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Any Time is Grillin Time

Discussion in 'Food and Beverage' started by olbriar, May 28, 2012.

  1. olbriar

    olbriar  
    Moderator Thread Starter

    Outstanding recovery! I doubt you lost much flavor.. perhaps a bit of bark. It's been my observation that once meat reaches the 140 mark or so, there isn't much additional smoke added. One could easily finish the cook from that point in a conventional oven. Ramping up the temp to 350 and it still turning out tender is surprising to me. Good to know info.

    My son has taken to doing a long cook with his pork butt lately. More pellet consumption with added bark being the reward. A much longer cook without the wrap but it is his preferred cook now.
     

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  2. Unforgiven

    Unforgiven ...eschew obfuscation...
    Moderator

    I wasn't completely shoting blind, I learned that from a book I read when I first started smoking. Same place I learned about FTC (foil, towel, cooler) to keep the meat hot for hours.
    Yeah, if you have the time, the pellets, and don't mind a 15 hour cook, it's definitely the way to go.
     
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  3. olbriar

    olbriar  
    Moderator Thread Starter

    I found the flank steaks marked down a bit so I bought a couple today. Not a rip roaring bargain but man I'm hungry for them. I'm not doing any rub, I'll oil them up with some avocado oil and season with coarse salt and pepper. I'll keep them wet with some apple juice and worchestershire spritz and wrap them when they reach 160° or so. 195° is my target temp to put them in the hot box for an hour or so rest. I'm past ready to eat some flatiron steaks.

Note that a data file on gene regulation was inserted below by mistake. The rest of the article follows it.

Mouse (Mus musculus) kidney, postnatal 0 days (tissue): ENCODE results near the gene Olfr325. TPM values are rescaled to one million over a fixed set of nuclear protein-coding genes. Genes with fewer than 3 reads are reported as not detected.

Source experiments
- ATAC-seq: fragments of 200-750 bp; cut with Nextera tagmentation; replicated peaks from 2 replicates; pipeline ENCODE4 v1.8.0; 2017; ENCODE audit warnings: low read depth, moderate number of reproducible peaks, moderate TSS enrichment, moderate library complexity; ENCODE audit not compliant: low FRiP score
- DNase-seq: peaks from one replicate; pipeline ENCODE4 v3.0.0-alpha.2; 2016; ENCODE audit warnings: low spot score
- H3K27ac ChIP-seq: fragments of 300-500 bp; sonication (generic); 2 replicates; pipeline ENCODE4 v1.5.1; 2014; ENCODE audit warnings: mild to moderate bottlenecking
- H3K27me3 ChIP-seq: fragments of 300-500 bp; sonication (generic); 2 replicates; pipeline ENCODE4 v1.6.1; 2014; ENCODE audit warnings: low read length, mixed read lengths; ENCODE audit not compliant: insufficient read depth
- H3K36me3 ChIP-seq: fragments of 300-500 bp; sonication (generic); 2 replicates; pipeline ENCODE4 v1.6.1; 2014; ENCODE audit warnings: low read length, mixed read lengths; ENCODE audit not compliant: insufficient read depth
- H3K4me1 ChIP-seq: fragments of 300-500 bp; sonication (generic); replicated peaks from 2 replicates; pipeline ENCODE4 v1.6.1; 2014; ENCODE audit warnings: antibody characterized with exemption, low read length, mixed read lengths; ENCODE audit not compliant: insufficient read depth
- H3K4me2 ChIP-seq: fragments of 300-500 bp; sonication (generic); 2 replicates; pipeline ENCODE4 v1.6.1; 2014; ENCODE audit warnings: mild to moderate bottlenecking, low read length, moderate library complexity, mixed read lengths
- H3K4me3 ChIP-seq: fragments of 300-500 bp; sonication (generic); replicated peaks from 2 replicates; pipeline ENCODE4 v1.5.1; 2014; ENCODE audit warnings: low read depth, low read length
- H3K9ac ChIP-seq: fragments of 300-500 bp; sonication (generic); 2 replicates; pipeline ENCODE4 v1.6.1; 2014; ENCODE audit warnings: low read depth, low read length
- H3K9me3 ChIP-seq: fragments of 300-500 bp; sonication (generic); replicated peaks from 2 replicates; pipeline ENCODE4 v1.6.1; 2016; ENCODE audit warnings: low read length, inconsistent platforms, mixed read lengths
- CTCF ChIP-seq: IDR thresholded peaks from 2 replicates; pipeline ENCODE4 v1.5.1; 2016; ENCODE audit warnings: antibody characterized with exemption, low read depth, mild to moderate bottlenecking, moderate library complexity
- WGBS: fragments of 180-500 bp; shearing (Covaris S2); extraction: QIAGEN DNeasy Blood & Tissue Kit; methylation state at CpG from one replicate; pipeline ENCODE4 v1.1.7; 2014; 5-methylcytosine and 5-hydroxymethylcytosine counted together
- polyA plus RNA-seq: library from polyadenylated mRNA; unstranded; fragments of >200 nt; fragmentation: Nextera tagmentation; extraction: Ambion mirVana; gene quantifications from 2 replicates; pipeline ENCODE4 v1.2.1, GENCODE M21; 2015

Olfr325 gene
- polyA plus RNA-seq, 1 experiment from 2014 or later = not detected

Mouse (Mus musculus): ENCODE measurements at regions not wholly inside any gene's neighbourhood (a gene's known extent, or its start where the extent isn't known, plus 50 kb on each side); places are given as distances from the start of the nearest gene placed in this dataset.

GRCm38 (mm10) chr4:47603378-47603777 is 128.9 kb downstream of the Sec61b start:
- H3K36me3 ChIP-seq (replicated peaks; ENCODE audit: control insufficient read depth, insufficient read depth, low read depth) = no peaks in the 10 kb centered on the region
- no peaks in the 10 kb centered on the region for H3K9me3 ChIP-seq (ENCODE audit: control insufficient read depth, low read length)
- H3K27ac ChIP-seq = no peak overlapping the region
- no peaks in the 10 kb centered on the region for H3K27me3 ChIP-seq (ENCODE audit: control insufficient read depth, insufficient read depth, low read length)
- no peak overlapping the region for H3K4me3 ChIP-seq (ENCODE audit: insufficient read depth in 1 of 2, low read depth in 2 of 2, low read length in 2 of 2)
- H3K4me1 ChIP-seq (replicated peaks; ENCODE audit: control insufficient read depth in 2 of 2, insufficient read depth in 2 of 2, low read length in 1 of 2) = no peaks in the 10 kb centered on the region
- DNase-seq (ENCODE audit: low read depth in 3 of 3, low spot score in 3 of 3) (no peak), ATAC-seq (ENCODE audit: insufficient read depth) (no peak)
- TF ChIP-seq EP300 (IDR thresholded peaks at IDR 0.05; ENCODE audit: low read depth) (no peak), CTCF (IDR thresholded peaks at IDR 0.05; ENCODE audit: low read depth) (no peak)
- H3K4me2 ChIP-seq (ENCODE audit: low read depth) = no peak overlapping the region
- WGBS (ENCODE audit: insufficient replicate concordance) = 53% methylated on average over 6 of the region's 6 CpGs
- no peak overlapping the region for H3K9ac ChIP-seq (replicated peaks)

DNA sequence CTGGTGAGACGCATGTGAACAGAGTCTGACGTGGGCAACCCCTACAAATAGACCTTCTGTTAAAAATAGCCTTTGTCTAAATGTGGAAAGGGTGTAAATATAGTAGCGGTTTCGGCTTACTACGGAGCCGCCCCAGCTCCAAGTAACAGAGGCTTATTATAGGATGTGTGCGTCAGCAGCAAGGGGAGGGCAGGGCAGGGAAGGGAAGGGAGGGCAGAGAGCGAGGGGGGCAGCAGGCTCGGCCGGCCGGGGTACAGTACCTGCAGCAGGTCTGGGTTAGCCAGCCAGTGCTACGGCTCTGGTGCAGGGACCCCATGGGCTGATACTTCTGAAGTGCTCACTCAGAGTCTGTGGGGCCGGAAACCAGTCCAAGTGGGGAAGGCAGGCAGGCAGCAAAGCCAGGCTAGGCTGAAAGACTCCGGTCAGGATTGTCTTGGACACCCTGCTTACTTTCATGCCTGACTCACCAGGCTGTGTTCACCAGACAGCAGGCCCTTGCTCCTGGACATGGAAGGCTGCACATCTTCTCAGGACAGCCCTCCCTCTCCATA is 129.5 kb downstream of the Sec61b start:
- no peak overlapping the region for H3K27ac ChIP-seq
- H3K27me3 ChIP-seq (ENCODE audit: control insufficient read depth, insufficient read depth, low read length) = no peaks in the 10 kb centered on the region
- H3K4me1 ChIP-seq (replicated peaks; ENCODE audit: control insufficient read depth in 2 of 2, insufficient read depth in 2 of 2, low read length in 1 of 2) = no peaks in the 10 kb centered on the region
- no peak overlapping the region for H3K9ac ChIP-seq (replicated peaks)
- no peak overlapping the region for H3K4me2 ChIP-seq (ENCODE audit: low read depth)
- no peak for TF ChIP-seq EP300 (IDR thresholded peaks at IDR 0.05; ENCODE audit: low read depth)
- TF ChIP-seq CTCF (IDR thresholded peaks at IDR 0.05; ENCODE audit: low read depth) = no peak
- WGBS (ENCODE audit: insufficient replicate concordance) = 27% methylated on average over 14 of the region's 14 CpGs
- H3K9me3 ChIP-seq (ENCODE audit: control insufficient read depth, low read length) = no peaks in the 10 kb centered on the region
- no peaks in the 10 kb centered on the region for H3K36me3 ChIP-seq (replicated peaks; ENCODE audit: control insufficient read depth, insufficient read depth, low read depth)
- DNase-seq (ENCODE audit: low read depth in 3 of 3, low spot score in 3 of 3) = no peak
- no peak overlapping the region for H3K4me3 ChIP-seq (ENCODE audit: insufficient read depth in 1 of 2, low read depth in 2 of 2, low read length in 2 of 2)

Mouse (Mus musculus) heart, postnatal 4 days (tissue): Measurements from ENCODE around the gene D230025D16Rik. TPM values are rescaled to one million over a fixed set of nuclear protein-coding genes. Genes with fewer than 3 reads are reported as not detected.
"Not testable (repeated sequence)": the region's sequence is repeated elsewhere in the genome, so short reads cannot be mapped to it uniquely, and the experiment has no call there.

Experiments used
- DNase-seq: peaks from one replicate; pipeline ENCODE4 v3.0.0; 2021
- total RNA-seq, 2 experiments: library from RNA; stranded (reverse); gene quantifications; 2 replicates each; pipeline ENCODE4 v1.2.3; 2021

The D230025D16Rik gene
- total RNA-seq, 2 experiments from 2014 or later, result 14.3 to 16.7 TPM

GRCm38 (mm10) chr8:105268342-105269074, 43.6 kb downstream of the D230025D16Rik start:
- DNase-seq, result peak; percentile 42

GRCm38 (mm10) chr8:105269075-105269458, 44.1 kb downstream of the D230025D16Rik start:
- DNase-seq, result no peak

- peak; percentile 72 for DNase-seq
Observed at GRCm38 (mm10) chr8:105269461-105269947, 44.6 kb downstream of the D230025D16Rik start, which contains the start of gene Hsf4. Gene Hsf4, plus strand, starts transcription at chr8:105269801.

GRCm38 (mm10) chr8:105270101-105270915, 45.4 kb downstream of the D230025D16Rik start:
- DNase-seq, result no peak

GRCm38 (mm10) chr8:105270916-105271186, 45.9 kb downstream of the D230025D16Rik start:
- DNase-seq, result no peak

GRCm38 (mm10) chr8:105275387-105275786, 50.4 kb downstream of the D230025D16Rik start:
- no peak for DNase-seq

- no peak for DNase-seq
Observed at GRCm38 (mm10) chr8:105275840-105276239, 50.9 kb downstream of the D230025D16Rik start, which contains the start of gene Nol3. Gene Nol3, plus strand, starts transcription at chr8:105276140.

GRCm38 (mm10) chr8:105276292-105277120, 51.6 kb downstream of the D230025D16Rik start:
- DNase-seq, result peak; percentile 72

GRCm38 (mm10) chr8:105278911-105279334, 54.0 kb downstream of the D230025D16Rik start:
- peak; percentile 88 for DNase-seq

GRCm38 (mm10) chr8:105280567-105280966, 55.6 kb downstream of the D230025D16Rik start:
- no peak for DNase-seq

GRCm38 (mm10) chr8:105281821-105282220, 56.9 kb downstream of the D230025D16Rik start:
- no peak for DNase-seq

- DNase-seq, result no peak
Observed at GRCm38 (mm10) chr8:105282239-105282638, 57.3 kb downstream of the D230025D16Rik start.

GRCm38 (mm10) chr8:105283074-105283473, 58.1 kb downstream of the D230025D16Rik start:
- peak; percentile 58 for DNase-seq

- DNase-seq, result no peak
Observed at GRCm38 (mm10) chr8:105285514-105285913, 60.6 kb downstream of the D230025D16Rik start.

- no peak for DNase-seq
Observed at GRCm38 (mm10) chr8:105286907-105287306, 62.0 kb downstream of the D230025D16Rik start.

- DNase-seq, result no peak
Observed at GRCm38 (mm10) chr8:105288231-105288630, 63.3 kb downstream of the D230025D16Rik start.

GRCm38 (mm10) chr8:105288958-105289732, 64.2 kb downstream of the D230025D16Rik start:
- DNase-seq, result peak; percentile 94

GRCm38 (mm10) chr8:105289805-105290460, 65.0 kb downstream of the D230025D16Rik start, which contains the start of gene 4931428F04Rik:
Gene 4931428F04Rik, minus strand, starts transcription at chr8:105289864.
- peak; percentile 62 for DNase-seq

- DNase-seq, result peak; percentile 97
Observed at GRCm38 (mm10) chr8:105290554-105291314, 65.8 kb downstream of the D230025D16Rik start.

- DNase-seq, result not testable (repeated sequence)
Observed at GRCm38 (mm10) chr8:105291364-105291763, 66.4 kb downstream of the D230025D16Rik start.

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  4. dontpanicbobby

    dontpanicbobby 100% That Guy
    VIP Member

    Maybe I don't know what a smoker is
    [​IMG]
    Is this one?
     
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  5. dontpanicbobby

    dontpanicbobby 100% That Guy
    VIP Member

    It's an honest to dog shack.
    [​IMG]
     
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  6. Unforgiven

    Unforgiven ...eschew obfuscation...
    Moderator

    Anything you can regulate heat and smoke can be a smoker. I've seen them made out of filing cabinets.
     
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  7. Unforgiven

    Unforgiven ...eschew obfuscation...
    Moderator

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  8. olbriar

    olbriar  
    Moderator Thread Starter

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  9. ocnbrze

    ocnbrze DON'T PANIC!!!!!!!!!